Friday, October 26, 2012

Paint Bike Lanes Green

One of the green bike lane configurations approved by FDOT for  State-maintained thoroughfares.

Various studies conclude that bike lanes painted green are safer than conventional bike lanes.  The Florida Department of Transportation determined that more motorists signalized their intention to turn and a significantly higher percentage of motorists yielded to cyclists after painting a bike lane green.  In another study, painting a bike lane green reduced motorist encroachment on the bike lane by 40%.   The Portland Bike Lane study supports coloring bike lanes and cites additional studies from around the world.  Green paint (or in some cities, blue paint) undoubtedly makes motorists more aware of bike lanes.   

By visually narrowing the drive area, motorists will slow-down somewhat, improving safety for everyone.  Motorist speeds at Prospect Park, where New York City installed a protected green bike lane, declined by about 25%.  Green buffered bike lanes--also known as "cycle tracks"--will significantly increase bicyclist use.  One study concluded that the green buffered lane increased cycling 52 percent overall, 250 percent overall on weekends, 100% overall among women, and 650% among women on weekends.  Cyclists obviously feel safer with this type of infrastructure, and one study showed cycle tracks as the safest available biking infrastructure in an urban setting.  New York City reports cycling increased more than 50% after installation of a protected bike lane, while  car crashes decreased by more than a third.  Yet another study found a strong correlation between adding this type of infrastructure and economic development--in fact a 49% increase in retail sales on one street.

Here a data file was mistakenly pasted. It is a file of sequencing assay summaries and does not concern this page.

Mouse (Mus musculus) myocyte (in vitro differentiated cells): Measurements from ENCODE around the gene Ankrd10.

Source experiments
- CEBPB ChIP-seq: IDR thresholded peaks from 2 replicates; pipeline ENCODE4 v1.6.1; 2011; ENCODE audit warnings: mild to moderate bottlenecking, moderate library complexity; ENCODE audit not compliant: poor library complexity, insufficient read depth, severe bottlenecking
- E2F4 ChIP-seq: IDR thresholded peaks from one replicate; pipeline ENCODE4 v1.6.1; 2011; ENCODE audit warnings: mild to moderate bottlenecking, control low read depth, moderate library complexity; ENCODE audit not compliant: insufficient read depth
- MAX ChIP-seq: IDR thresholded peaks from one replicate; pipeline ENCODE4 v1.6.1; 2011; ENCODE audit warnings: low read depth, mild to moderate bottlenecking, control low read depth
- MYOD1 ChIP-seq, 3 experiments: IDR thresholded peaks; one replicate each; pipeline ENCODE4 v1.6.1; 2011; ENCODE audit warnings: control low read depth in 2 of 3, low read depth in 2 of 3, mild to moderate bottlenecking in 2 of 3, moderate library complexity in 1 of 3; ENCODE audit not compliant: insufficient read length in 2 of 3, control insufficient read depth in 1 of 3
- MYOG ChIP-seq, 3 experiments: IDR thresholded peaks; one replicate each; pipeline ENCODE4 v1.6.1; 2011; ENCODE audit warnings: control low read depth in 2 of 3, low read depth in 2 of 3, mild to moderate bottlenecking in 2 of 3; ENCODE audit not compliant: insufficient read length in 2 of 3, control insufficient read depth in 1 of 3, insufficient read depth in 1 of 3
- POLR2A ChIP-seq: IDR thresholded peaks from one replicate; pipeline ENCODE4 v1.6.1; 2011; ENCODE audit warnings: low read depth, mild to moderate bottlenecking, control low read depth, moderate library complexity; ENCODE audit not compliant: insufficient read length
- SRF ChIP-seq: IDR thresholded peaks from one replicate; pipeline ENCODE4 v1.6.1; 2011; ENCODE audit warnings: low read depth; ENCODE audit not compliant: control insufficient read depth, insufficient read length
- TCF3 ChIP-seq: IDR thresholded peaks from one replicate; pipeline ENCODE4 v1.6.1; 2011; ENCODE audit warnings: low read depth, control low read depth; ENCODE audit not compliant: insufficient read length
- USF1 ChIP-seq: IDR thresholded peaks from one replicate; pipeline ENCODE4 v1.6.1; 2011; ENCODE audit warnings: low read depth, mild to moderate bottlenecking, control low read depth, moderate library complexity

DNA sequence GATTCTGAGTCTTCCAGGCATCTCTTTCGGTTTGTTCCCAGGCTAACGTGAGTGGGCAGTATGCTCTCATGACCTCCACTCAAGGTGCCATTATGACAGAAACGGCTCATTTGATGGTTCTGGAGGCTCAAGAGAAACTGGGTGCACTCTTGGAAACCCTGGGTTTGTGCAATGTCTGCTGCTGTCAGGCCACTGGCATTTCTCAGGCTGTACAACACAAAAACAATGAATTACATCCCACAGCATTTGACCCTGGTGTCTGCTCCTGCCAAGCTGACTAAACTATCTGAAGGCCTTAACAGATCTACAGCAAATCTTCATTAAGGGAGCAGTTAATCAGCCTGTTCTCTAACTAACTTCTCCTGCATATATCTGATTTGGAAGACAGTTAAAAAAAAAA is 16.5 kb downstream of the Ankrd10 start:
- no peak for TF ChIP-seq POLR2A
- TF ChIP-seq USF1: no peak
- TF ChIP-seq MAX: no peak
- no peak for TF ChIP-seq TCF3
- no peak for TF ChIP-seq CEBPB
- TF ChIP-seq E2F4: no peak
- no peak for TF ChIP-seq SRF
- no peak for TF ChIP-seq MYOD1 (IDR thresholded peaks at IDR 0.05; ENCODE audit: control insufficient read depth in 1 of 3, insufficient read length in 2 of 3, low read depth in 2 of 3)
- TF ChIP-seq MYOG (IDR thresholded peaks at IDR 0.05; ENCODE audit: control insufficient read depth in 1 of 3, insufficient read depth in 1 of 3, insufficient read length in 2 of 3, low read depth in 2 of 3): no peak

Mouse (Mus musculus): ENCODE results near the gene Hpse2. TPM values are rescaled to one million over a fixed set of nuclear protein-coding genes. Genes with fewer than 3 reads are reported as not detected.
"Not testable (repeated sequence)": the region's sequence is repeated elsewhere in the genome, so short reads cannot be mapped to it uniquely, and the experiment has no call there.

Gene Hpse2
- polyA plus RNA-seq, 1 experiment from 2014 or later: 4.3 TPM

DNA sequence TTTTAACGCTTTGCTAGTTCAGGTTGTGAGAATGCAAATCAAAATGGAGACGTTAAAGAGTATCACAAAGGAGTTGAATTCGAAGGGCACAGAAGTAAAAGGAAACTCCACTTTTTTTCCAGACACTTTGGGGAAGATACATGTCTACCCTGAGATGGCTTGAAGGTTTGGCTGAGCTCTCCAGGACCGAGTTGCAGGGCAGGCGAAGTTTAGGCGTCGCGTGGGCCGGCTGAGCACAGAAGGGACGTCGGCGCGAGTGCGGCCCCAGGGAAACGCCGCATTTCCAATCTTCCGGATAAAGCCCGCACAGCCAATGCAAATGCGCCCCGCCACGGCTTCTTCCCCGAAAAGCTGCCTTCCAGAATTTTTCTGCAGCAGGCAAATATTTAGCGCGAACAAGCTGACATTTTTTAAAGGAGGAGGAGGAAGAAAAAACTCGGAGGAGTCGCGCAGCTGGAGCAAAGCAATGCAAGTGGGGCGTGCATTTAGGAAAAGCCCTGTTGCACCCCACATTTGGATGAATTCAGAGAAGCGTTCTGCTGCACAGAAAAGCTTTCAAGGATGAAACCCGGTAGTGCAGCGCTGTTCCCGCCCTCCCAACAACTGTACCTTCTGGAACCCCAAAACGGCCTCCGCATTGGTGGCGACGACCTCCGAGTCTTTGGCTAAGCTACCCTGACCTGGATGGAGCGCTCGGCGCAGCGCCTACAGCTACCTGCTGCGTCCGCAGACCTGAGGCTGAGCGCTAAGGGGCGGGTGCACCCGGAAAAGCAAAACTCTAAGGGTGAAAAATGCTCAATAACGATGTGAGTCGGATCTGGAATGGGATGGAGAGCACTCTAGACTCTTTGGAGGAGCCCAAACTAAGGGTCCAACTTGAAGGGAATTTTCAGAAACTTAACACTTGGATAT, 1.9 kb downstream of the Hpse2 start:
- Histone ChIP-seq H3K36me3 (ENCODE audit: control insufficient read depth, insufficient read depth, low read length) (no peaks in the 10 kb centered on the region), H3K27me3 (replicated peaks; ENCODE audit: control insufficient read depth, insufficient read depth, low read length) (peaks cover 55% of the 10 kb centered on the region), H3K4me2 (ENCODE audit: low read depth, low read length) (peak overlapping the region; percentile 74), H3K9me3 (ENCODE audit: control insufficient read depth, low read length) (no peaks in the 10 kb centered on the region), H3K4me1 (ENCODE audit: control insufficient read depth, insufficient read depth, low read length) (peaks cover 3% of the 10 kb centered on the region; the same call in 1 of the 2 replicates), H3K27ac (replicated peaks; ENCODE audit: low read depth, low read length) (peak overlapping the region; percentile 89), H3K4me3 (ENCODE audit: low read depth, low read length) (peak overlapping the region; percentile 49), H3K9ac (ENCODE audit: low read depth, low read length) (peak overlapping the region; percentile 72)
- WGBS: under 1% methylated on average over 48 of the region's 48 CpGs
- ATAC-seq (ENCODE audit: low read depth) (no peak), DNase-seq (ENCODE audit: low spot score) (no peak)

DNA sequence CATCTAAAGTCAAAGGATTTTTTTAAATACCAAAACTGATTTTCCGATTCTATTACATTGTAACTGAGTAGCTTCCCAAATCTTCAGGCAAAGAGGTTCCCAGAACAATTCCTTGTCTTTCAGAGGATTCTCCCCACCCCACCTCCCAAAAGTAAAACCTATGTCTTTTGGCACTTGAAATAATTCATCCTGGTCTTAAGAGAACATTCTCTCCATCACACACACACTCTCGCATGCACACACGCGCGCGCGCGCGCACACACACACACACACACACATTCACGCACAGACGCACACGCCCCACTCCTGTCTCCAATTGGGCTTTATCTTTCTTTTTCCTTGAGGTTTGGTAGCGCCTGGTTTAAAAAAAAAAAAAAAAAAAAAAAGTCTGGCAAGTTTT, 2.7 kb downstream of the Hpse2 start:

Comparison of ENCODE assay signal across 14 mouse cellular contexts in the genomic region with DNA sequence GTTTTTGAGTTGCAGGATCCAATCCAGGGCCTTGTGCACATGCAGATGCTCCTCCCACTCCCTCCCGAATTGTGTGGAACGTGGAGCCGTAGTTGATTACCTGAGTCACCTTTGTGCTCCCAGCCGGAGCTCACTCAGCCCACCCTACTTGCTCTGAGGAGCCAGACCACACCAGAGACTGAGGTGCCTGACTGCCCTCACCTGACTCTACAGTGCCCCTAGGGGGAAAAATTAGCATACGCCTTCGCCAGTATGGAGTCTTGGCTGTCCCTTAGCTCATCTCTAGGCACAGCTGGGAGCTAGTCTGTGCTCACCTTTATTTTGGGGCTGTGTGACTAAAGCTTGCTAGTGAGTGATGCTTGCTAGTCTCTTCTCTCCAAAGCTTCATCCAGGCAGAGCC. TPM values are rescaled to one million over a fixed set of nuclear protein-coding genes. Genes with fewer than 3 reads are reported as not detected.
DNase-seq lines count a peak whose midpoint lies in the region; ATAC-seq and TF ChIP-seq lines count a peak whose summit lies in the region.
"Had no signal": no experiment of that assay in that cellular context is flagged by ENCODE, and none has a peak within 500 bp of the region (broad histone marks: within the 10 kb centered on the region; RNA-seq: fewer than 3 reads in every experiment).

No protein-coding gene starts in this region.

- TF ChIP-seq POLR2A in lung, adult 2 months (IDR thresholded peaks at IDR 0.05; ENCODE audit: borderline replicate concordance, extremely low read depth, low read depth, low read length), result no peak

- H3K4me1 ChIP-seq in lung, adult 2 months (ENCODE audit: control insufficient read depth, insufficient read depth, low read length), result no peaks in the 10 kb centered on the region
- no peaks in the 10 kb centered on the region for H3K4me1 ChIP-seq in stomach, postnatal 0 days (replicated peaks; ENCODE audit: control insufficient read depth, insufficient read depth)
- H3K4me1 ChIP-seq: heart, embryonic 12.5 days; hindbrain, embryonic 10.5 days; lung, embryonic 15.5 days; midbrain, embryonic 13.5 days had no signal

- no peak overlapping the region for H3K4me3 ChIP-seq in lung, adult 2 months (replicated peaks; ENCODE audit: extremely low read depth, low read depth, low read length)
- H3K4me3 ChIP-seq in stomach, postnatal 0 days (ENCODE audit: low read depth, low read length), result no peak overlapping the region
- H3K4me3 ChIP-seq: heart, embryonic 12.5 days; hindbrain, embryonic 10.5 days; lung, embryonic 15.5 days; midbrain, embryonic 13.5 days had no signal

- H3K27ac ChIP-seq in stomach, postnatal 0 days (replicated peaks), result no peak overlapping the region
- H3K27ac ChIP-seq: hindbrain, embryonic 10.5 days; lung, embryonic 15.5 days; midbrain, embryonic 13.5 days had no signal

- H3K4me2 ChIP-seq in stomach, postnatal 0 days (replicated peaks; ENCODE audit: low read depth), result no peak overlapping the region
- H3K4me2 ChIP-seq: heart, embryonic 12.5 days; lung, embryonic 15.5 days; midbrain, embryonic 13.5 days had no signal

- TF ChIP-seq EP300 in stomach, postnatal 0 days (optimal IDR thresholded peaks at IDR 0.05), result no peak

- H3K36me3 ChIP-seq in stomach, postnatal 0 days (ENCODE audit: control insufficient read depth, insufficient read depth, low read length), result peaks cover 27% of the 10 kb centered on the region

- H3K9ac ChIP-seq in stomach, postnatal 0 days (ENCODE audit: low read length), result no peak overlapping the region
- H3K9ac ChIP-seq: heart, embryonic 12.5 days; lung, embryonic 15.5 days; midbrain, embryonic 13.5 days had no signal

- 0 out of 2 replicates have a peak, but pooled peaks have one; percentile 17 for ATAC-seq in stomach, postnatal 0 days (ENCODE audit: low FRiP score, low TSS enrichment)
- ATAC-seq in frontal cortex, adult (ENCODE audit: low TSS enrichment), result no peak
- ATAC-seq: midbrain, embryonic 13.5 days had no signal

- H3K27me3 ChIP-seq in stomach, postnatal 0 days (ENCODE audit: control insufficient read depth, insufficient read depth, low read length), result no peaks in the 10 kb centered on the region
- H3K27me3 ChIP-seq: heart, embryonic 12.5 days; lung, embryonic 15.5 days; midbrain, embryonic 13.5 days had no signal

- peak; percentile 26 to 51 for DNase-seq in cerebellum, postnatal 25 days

Prospect Park Buffered Green Bike Lane ( -- inspiration for Central Florida.

The Florida Department of Transportation has approved of green bike lanes on State Highways, but only where the lanes conflict with turning motorist traffic.  Take a look at Chapter of FDOT's Plans Preparation Manual.  It's a start. 

In June 2011, the American Journal of Public Health published a study whose authors conclude, "To prevent crashes at intersections, we recommend installation of 'bike boxes' and markings that indicate the path of bicycle lanes across intersections."  You can view the abstract HERE.      

Finally, here is a LINK to the Federal Highway Administration's interim approval of green bike lanes.

In Winter Park, green bike lanes should be considered for next to Brookshire Elementary School (under reconstruction), Fairbanks Avenue (an FDOT thoroughfare set for reconstruction with a new sewer system),  and where cross streets intersect the Lakemont Avenue bike lanes.

Green paint costs pennies per linear foot.  It's well worth the lives it could save.